On June 4, 2010, the United States Patent and Trademark Office (“PTO”) requested comment on implementation of its new, multi-track patent examination method. Currently, patent seekers have only one mechanism to apply for a patent; however, the PTO is considering giving consumers three different track choices. The first track will allow applicants to have their patent granted in less than a year in exchange for a heavily increased application fee. The fee will be high enough to provide for an increased number of staff members to handle the expedited process. The second track will be similar to the current system. The third track will allow applicants to extend the patenting process for up to 30 months.
Since publication of the PTO’s request for comment, the internet has been atwitter with patent attorneys’ opinions addressing the pros and cons of the proposed changes. This quick response by the community is due in part to the overwhelming need for the elimination of the massive patent application backlog. Currently, about three-quarters of a million patent applications are in a sort of waiting line and considered “backlogged.”
Even prior to the PTO’s announcement, some patent attorneys had already considered a multi-track or multi-tiered approach to examination. University of Richmond law professor Kristen Osenga, for example, recently published an article addressing the issues she has with the PTO’s proposed method of multi-track examination.
Osenga’s article first gives a quick and dirty breakdown of her prior, more detailed article, which proposes a three track approach to patenting that differs from the PTO’s proposed method. The new article is critical of the PTO’s current proposal. Osenga admits that the multi-tiered structure is the way to go, but she doesn’t believe the PTO’s reasoning behind patent-seeker’s motivation is correct or helpful. Osenga writes that the PTO desires to eliminate some of the patent backlog via the deferred third track by giving patent-seekers time to lose interest in completing the application process. Osenga writes that large companies that collect patent “portfolio fiber” are motivated solely by the end result of having the patent and the prestige that the patent brings with it, and therefore those patent seekers will not “drop out” of the application process. Some potential patent holders may be motivated in this way, but the future threat of patent enforcement should not be entirely left out in any analysis. While the “patent pending” status doesn’t provide full protection, “it would be unwise for a company to pursue the manufacture of an invention, knowing it could be liable for patent infringement awards or damages once the patent is issued.” A tried and true statistic supports the idea that patent litigation isn’t a driving factor in the process: the vast majority of patents will never be litigated (only about 1% are litigated).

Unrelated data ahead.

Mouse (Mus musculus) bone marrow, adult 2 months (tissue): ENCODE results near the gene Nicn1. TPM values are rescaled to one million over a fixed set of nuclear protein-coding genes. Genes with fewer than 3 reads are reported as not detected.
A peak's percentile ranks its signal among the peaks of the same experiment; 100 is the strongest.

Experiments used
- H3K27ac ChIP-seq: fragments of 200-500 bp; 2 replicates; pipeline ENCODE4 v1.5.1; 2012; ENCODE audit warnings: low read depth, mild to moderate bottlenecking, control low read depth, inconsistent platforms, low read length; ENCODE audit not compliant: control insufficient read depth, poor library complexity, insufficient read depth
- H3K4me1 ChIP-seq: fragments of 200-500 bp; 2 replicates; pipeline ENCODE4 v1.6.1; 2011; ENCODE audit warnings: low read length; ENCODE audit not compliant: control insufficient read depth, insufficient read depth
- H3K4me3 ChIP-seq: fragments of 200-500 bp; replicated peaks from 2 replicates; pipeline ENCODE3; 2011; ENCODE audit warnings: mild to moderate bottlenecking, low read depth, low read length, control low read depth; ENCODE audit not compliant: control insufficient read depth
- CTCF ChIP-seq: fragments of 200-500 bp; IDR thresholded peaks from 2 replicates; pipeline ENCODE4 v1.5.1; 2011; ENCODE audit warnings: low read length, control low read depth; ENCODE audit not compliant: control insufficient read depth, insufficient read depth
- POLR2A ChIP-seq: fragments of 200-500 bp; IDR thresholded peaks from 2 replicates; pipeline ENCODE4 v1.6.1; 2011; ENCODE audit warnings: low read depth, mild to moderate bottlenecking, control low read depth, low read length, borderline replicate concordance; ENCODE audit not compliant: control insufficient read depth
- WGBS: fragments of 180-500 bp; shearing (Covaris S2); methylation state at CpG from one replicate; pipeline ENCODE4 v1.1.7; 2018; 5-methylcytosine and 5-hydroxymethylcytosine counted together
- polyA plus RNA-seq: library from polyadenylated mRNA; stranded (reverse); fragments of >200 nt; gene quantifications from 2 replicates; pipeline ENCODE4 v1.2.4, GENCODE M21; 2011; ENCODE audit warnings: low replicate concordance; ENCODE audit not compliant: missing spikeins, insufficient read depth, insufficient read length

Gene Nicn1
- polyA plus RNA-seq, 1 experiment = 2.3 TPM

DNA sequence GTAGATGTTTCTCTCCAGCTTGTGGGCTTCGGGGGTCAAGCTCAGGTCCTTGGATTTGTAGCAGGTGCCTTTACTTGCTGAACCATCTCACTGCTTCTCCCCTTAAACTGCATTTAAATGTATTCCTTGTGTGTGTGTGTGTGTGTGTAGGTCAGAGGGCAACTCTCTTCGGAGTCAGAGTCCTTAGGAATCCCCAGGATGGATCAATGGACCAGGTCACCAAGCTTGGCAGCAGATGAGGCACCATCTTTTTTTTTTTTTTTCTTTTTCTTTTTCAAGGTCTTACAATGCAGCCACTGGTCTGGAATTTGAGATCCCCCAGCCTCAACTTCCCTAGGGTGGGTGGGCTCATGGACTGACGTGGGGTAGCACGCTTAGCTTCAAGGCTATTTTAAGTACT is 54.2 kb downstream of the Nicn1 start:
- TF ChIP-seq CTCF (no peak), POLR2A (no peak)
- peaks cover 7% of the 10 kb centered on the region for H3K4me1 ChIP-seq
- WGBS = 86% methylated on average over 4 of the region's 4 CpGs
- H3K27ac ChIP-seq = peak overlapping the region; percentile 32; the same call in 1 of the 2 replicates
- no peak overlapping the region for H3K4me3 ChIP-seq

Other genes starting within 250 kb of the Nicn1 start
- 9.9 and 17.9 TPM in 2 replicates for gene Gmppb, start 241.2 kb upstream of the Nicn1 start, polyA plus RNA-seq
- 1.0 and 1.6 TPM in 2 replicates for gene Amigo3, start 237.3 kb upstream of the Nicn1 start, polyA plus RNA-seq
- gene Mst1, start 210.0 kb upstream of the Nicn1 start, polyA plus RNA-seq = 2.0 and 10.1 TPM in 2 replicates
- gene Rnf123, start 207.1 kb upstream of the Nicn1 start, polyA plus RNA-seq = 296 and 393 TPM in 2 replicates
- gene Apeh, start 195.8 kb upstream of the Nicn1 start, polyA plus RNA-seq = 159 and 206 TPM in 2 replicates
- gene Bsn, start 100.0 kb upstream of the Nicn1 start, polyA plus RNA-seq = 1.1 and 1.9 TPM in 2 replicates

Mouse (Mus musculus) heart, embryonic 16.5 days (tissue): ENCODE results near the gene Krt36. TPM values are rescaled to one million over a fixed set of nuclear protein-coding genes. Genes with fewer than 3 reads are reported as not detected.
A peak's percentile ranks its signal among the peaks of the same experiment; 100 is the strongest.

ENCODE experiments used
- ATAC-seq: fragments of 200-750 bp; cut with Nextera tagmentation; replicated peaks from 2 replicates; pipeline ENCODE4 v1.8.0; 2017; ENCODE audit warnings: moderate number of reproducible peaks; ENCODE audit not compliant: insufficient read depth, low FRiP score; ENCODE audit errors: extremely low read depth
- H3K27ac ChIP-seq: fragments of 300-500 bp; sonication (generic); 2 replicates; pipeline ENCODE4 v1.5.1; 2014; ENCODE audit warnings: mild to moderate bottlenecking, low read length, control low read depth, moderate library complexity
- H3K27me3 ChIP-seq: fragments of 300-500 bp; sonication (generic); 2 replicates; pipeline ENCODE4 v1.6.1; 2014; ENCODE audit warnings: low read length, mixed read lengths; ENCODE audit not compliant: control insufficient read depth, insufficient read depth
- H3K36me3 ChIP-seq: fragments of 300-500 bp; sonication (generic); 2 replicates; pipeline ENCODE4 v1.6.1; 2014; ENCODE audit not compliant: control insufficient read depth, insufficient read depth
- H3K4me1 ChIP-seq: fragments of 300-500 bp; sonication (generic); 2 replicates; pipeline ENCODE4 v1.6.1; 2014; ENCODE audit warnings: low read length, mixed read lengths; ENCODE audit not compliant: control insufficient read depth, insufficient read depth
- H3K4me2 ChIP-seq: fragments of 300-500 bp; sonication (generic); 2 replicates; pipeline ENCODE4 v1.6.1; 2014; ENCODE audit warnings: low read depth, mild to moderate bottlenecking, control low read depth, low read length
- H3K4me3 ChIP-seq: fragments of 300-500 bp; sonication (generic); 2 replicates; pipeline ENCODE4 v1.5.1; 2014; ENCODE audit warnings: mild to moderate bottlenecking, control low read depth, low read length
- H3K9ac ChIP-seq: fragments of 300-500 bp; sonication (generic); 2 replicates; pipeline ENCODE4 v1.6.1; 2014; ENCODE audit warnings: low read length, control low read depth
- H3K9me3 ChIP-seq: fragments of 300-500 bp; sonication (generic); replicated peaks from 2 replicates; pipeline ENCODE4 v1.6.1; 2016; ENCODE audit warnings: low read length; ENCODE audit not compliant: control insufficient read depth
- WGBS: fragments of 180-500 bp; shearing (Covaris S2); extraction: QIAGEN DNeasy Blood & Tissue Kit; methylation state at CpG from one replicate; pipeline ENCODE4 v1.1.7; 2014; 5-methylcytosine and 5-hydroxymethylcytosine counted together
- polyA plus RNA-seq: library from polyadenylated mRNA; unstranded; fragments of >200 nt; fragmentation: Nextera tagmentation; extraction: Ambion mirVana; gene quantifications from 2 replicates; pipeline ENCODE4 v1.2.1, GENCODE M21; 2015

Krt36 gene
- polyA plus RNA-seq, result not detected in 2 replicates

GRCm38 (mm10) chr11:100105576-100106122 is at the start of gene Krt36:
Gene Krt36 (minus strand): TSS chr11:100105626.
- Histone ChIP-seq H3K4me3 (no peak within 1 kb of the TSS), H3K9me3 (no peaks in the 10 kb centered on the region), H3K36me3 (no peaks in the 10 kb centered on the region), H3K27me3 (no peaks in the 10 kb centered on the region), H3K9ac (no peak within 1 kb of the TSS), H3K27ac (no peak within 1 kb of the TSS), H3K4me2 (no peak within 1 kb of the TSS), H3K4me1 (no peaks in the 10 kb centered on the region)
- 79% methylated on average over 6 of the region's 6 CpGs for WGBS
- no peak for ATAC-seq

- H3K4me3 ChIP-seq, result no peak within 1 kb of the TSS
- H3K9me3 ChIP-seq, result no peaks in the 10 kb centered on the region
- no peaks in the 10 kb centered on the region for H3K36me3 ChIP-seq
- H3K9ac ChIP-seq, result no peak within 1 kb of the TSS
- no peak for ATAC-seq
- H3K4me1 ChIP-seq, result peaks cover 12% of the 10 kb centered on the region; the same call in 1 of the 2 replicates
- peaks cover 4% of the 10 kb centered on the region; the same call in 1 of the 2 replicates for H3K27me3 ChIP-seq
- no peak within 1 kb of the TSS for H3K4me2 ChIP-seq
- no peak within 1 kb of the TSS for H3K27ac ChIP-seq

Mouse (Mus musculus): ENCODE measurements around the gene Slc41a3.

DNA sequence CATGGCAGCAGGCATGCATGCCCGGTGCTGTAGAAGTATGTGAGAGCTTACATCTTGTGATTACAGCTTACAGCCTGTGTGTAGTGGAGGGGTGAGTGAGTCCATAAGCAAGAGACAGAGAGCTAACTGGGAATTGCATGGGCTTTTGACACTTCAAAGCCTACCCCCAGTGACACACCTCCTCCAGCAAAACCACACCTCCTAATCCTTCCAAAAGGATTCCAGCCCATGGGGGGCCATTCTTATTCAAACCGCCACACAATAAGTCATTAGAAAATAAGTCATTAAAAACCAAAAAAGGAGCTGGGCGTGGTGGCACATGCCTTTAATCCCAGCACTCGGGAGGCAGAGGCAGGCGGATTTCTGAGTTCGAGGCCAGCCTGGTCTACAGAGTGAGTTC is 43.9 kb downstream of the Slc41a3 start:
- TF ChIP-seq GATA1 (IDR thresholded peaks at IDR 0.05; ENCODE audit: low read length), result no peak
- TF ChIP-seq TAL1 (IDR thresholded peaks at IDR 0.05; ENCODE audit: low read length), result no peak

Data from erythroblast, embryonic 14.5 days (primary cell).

Other writers have analyzed the PTO’s proposal as well. Dennis Crouch of PatentlyO.com has written that the third track could address a segment of the patent seeking population that significantly contributes to the PTO patent backlog. He points to non-urgent inventions that have a patent filed before a market develops for the product, as a good example of backlog flotsam. These non-urgent inventions seemingly benefit from a backlog by stringing out the process. A multi-track system would allow these foot-dragging applicants the time they crave while at the same time allowing urgent patent seekers to skip the line out of the backlog.
Those who skip in line will be met with an increased fee, which will be needed by the PTO to maintain the fast track. PTO’s desire to hire 1,000 additional patent examiners shows it acknowledges the difficulty in backlog elimination. I believe that the PTO is headed in the right direction with bringing new examiners on board, and it is taking a step toward elimination of the unwanted parts of the patent backlog.